Ball State’s Department of Counseling Psychology, Social Psychology and Counseling introduces its newest undergraduate minor

<p>Claire Dugan, counseling psychology doctoral student, teaches the Techniques of Psychological Interactions course Sept. 15. During her class, Dugan teaches a variety of techniques, including roleplaying counseling sessions, lecturing and showing videos. <strong>Maya Wilkins, DN</strong></p>

Claire Dugan, counseling psychology doctoral student, teaches the Techniques of Psychological Interactions course Sept. 15. During her class, Dugan teaches a variety of techniques, including roleplaying counseling sessions, lecturing and showing videos. Maya Wilkins, DN

Classes in the counseling minor

The program requires 15 hours with two required courses: CPSY 200 Counseling Fundamentals and CPSY 420 Counseling Techniques. In addition, students choose three courses from electives:

  • CPSY 320 Substance and Behavioral Addictions
  • CPSY 330 Career Counseling
  • CPSY 340 Positive Psychology
  • CPSY 351 Diversity in Counseling
  • CPSY 360 Interrelational Aspects of Sexuality
  • CPSY 370 Introduction to Disability, Chronic Health Conditions, and Rehabilitation

Source: Ball State counseling minor web page

Interaction has become the focus of Ball State’s newest undergraduate minor: counseling.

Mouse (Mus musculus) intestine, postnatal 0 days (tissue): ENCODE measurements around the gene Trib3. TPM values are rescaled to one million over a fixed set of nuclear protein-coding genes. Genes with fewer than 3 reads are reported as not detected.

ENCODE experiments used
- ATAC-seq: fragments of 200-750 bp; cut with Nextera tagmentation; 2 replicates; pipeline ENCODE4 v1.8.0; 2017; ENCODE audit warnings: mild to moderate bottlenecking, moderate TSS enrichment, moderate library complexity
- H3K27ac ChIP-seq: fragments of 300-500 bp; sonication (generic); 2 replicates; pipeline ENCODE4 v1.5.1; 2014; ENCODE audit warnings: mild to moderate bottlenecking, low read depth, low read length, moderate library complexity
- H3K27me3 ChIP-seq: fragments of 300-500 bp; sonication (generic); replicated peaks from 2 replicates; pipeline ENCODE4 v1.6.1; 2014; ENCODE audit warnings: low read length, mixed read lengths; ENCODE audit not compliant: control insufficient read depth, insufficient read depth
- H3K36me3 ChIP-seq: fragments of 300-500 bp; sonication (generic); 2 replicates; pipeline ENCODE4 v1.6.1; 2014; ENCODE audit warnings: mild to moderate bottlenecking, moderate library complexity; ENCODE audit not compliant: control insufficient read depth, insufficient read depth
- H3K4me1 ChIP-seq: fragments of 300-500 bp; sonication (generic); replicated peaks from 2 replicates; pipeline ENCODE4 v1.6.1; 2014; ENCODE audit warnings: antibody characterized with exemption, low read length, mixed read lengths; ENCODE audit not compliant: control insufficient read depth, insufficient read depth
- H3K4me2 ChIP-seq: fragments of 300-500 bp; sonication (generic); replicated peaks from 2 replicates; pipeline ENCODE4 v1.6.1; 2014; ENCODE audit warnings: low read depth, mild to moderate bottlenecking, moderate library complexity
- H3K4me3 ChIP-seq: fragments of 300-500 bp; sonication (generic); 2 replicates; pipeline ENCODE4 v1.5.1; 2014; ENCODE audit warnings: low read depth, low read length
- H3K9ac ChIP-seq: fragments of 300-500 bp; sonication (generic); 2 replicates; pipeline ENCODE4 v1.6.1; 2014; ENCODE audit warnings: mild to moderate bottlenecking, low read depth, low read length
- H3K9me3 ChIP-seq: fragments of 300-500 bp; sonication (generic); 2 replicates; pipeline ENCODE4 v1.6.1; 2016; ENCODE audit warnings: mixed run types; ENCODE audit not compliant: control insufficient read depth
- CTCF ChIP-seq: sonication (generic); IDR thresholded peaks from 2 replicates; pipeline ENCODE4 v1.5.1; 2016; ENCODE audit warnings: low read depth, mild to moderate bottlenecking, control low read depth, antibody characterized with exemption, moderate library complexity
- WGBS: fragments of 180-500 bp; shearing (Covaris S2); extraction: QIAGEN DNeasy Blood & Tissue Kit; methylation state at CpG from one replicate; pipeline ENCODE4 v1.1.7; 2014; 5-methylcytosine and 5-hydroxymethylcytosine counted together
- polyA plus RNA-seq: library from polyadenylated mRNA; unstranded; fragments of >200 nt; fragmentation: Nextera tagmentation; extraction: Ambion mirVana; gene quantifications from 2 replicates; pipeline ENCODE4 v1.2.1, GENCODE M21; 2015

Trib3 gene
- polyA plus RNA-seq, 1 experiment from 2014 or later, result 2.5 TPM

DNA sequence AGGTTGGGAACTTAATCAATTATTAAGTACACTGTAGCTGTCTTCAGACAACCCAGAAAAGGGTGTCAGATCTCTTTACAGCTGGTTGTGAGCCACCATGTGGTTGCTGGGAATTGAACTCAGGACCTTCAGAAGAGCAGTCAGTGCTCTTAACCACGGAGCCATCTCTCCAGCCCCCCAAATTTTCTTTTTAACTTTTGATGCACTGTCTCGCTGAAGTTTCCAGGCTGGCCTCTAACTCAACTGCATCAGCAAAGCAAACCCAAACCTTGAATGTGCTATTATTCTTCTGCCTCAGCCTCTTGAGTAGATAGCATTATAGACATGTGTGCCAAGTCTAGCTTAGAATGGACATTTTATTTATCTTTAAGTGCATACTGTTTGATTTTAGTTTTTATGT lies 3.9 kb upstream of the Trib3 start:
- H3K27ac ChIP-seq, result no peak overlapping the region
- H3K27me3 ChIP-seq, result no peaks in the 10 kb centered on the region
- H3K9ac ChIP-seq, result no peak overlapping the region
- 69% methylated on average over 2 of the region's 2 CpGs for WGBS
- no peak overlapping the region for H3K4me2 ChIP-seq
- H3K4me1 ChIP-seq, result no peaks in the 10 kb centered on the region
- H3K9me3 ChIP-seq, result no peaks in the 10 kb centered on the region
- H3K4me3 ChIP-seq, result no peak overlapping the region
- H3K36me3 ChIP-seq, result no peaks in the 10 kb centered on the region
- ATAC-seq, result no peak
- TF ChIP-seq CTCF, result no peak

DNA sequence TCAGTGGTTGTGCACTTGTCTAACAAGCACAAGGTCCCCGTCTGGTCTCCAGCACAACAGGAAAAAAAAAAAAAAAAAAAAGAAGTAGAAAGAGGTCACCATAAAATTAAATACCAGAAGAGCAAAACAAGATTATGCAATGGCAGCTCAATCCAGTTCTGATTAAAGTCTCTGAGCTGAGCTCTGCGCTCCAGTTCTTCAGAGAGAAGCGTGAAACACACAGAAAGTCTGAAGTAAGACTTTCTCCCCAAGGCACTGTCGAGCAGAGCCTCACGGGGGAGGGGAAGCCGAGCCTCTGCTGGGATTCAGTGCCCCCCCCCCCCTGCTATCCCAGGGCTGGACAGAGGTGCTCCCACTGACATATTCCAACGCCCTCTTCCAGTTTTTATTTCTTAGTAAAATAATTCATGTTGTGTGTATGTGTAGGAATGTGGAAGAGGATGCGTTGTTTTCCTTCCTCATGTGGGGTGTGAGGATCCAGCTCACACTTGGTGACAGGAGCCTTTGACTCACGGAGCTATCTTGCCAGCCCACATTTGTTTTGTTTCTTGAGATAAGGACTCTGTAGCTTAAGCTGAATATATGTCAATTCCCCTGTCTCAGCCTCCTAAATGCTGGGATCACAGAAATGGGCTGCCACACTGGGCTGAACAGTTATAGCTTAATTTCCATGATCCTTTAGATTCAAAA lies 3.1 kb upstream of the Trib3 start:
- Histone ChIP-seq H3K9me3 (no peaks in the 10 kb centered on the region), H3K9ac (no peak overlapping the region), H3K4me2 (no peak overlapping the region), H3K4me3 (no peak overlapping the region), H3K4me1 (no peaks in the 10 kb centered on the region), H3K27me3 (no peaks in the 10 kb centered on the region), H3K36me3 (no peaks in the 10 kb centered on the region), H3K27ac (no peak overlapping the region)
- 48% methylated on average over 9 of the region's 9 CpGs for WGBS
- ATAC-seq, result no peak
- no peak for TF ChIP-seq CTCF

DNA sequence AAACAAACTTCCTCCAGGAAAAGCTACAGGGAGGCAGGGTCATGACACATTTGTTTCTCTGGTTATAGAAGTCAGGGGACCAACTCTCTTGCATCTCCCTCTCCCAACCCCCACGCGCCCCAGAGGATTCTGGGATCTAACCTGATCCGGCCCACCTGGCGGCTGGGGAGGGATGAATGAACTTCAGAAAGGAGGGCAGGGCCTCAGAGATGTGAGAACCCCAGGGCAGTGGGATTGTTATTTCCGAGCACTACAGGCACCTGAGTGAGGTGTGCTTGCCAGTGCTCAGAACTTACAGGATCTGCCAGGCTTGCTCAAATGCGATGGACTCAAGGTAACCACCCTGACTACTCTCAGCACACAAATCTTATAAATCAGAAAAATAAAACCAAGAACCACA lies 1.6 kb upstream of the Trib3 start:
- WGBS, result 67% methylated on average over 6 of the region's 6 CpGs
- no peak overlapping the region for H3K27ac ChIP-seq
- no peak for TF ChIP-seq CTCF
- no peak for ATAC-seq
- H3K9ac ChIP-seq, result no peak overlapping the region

At the beginning of the 2021-22 school year, this curriculum replaced the university’s interpersonal relations minor. Through the counseling minor, students can learn more about “human behavior and the emotional, social, work, school and physical health concerns people have at different stages in their lives,” according to Ball State’s website.  

Mary Kite, professor of social psychology, and Mia Tabberson, doctoral student in the counseling psychology program, surveyed graduate students in the counseling psychology program during the fall 2019 and spring 2020 semesters, as well as undergraduate students in the interpersonal relations minor, to see what courses could benefit students.

“We did a survey of all the students who were, at the time, in the interpersonal relations minor, and we asked them what courses they would like to have,” Kite said. “We got a lot of student information about courses that would interest them.”

Tabberson hopes the new minor will provide students of all majors with interpersonal skills including team collaboration and personal interaction experiences.

“This is kind of a nice stepping stone — if someone thought that they could maybe see themselves looking in [to] the mental health field, this would be a great kind of tester to see if the material is interesting,” Tabberson said.

Students in the interpersonal relations minor can choose to either complete their existing minor or switch to the counseling minor, Kite said. New students can’t enroll in the interpersonal relations minor, but students wanting to finish the curriculum can do so through the end of the 2022-23 academic year.

Kite and Tabberson have been working on the counseling minor program for three years through researching and surveying.